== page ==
But when you really look at it, the image really isn't that great in any way. Why did I do this? 

1.) it is a female ABDU, and I had few pictures of females

2.) I must have been bored, because it is not that great, and I spent too much time, when I could have just gone out and taken a better picture. 

A bit of a funny/strange exmaple.. moving on......

Up next:

More typical colour/contrast adjustment, but it shows the change. I decided to focus this first post heavily on these "minor" changes, to show that just about every single photo I present online has had roughly this level of adjustment, but some are much more dramatic. 


From here on out, I'll focus more on some moderate to major changes I've made, and will dive into some of the various methods I've used in order to get the images I wanted (even the really bad ones that may make you hate me).  But meh!

These posts will be blended in among the typical blog filler that is posted here. I hope you enjoy them, since it will become a regular thing!


  1. I should have mentioned that I would be very curious to hear what you think about the editing I've done. Good/bad/immediate reaction etc!


  2. Hi Brandon!
    I think it's a good idea that you "revealed some of the editing you've done". I doubt most photographers would do that.

    For me I always try to keep the editing to a minimum because I think that photography becomes too easy once you let yourself use all the editing tools. It's much better to be able to get the optimal photo in the field, IMO.
    Getting a 'good' photo (i.e. full frame) of a bird is already 'too easy' with the huge telephoto lenses and AF these days. If someone is simply getting those full frame shots and then editing it I tend to think of it as robotic work and simply adding to the junk on the internet. That's why it's important to try and get some more creative/different shots which you've been mentioning over the last year and I think plenty of your photos fit that criteria. Unfortunately most of mine don't.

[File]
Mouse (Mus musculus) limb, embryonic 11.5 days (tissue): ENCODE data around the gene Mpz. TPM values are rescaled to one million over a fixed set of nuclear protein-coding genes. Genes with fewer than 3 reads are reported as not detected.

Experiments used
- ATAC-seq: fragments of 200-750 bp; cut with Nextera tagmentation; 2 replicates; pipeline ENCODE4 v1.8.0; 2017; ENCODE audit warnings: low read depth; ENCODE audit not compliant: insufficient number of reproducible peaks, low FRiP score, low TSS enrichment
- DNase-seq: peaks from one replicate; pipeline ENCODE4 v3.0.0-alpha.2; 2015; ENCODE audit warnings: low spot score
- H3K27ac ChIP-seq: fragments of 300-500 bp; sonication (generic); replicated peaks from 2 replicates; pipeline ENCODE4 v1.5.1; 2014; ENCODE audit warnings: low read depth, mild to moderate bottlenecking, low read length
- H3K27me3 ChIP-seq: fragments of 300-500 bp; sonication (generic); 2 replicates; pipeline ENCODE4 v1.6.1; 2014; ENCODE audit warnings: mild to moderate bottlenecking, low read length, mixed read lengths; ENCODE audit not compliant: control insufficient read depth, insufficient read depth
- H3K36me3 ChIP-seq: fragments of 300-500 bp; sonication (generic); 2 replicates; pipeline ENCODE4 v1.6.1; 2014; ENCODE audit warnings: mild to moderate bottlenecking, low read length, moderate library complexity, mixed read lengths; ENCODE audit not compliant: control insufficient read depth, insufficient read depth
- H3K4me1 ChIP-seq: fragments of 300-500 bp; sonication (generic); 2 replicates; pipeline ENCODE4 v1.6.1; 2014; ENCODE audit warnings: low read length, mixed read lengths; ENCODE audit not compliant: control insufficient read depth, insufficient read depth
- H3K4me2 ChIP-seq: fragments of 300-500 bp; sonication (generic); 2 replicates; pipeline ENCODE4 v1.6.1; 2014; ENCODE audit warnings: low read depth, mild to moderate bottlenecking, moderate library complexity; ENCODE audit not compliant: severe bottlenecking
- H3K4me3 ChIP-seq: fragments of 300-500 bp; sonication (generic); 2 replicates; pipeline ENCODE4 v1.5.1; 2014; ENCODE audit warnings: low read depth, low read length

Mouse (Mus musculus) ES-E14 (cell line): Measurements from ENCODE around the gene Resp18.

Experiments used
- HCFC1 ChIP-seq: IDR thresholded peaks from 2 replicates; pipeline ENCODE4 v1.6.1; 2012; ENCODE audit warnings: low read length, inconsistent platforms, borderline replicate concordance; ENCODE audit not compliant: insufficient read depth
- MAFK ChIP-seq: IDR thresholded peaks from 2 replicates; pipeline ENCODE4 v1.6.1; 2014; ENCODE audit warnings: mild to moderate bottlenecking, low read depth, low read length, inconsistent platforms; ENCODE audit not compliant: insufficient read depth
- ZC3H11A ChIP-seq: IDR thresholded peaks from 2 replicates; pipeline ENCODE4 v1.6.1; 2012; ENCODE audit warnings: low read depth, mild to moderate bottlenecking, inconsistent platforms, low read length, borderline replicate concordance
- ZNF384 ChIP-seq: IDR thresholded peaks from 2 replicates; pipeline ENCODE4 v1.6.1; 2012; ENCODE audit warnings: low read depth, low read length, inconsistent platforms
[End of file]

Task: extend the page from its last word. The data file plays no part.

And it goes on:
Nevertheless, I've definitely done some major editing of a few of my photos but most photos usually involve a crop, remove any dust spots and that's about it.

    I think the saturation in the third ABDU photo (the one with all the tails and one head) is a bit over the top.

    Maybe I'll copy you and make a similar blog post :p

  3. Hi Brandon

    First off, congratulations on taking this step, there aren't many that would be this open and honest .. it's refreshing. I particularly love the second ABDU images .. it looks like an old time formal portrait. Looking forward to future installments.

    Malcolm Benn

  4. thanks for the comments guys! I have plans to do several dozen of these posts, with a lot more dramatic changes to images shown -- so hopefully I don't totally scare you away! ;)